Farm Table says:
What is the problem?
Grazing late-pregnant and lactating ewes on dual-purpose wheat may be an effective strategy to reduce the impact of the winter feed gap in the mixed farming systems of southern Australia. This study sought to identify the advantages of meat production of utilizing dual-purpose wheat for grazing by lambing ewes.
What did the research involve?
Dual-purpose wheat was sown on 18 April 2013 into 9 x 0.93-hectare plots on the Charles Sturt University farm at Wagga Wagga, NSW. Emergence and initial growth rates were slow, and plots were spread with urea on 11 June at a rate of 80 kg/ha to boost production prior to grazing.
What were the key findings?
The feed on offer at the commencement of grazing wheat was low but increased during the wheat grazing period. Feed availability was high during the period when sheep grazed the Lucerne and clover pasture and would not be considered to be at a level that could restrict intake. Differences in the feed on offer did not differ significantly between genotypes at the conclusion of grazing.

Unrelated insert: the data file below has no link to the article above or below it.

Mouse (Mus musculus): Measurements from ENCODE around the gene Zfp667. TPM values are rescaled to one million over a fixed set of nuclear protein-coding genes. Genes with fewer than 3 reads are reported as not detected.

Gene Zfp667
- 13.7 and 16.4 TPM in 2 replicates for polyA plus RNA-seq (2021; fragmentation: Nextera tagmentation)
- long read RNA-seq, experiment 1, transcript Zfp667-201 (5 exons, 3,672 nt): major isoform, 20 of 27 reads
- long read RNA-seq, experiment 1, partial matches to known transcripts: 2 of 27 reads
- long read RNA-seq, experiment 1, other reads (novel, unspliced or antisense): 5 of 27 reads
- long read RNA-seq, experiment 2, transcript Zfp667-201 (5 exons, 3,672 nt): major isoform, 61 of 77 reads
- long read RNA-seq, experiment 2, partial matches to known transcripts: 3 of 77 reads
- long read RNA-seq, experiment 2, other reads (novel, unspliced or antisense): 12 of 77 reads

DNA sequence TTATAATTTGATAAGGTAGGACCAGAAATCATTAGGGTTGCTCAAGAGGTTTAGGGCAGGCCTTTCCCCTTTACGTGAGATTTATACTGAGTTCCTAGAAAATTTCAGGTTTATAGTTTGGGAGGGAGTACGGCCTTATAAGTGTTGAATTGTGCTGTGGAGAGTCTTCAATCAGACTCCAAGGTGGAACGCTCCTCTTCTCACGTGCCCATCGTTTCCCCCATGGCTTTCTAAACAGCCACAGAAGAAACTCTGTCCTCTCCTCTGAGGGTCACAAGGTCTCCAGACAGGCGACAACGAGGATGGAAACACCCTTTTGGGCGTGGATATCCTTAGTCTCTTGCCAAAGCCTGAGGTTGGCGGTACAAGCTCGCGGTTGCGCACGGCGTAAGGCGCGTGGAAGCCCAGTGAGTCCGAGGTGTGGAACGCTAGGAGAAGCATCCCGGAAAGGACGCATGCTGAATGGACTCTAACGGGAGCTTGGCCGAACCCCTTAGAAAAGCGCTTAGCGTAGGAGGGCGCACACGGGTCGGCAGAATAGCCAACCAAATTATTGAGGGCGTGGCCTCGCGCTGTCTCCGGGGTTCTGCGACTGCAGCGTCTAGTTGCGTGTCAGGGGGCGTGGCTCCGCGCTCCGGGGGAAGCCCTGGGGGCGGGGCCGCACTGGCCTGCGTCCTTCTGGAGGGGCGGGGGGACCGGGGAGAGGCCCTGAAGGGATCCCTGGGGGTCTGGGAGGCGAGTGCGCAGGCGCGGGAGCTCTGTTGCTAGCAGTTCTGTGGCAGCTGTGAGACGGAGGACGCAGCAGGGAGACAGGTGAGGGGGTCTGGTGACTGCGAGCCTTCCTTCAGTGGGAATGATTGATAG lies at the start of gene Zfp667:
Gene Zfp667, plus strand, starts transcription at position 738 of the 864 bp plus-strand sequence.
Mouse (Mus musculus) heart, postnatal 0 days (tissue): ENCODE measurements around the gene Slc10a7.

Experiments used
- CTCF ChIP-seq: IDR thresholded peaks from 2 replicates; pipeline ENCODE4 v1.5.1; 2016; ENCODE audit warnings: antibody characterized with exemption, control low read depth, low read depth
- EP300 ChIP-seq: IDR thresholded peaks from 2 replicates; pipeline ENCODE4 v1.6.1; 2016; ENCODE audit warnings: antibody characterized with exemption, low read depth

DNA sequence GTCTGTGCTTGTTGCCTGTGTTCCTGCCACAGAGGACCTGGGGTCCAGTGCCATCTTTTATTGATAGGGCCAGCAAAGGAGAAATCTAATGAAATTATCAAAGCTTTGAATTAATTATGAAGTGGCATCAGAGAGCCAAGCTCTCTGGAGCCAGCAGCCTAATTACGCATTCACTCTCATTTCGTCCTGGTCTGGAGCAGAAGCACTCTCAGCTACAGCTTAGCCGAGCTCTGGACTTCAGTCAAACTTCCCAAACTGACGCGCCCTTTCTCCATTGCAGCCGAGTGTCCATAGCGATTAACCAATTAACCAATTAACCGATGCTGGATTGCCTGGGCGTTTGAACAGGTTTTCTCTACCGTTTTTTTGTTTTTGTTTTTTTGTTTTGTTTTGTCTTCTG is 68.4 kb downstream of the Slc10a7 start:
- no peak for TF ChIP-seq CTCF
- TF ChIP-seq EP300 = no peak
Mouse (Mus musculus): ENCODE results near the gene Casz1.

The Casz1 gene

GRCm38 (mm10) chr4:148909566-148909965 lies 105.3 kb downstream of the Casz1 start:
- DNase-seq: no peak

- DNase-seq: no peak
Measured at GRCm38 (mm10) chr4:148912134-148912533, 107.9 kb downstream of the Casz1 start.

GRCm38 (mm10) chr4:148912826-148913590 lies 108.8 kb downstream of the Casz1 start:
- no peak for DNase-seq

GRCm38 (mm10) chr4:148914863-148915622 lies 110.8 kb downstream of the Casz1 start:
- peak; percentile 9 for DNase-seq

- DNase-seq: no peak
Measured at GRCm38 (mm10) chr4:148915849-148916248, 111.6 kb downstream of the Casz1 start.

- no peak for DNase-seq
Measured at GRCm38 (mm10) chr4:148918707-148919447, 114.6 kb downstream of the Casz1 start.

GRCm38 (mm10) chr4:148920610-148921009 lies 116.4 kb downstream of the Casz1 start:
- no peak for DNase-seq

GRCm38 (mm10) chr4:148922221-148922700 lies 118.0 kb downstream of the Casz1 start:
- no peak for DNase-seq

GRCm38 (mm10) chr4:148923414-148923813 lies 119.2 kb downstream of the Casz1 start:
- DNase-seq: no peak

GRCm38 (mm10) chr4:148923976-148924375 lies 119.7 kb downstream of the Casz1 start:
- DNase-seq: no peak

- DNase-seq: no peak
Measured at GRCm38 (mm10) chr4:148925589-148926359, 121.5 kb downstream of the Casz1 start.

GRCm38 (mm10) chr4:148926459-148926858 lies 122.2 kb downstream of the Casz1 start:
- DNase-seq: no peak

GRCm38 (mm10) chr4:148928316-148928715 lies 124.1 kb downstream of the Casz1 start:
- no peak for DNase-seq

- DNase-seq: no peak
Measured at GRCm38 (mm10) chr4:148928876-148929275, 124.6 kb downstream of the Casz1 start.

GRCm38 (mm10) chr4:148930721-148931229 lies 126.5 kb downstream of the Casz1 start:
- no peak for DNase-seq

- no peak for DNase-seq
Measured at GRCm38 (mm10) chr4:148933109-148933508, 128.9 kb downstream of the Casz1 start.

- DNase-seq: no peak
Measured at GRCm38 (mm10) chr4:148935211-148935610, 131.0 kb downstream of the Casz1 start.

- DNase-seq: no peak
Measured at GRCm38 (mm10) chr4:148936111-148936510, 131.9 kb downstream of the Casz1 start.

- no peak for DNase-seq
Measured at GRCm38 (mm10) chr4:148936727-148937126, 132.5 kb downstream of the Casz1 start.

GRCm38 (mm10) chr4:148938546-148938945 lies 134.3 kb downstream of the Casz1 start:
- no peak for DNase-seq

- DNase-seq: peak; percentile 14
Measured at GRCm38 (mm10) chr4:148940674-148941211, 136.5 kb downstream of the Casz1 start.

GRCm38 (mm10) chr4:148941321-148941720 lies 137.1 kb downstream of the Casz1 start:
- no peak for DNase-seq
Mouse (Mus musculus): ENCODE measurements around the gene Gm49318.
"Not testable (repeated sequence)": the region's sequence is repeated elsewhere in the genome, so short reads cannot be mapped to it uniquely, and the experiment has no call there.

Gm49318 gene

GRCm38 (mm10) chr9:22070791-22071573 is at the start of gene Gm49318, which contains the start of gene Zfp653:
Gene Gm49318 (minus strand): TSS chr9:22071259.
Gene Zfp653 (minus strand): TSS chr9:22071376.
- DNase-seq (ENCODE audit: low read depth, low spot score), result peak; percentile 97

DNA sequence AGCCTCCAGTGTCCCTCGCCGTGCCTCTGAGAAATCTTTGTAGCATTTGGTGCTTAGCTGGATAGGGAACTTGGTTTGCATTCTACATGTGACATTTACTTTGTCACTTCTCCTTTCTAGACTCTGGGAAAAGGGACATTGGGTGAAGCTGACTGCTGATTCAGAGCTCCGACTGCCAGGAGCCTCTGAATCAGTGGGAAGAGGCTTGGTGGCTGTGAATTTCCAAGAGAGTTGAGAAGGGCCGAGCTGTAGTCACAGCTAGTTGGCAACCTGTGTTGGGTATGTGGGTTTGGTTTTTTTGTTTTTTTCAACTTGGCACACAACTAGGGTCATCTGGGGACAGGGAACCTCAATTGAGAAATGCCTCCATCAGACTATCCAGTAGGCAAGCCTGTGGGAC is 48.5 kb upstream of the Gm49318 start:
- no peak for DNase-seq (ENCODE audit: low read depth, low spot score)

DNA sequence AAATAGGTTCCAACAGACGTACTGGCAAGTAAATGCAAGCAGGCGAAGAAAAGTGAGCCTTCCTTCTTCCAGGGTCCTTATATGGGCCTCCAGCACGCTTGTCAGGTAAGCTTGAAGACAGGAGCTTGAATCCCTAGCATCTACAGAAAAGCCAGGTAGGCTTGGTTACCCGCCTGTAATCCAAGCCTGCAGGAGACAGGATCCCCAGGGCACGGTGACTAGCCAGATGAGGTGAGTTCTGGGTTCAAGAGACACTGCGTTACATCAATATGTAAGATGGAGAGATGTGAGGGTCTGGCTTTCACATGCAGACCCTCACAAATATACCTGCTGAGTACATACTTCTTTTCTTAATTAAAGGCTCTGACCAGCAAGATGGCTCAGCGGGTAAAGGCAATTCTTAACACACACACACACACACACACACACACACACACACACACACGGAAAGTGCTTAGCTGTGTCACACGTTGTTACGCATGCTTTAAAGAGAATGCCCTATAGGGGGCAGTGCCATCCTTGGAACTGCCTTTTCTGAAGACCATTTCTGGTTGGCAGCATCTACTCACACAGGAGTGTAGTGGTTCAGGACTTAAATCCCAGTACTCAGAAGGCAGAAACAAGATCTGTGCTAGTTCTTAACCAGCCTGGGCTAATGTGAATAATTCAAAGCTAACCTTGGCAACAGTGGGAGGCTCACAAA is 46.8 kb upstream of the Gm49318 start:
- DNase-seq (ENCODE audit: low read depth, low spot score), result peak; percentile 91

Ewes grazed dual-purpose wheat during lambing at a feed on offer level below recommendations for temperate pasture, and the level at the commencement of grazing was below that reported when grazing wheat in other studies. Given mean BCS of ewes increased during the grazing period, this suggests that grazing forage at this level and stocking rate did not restrict ewe intake, and ewes can be grazed on wheat with low initial FOO provided forage growth is adequate.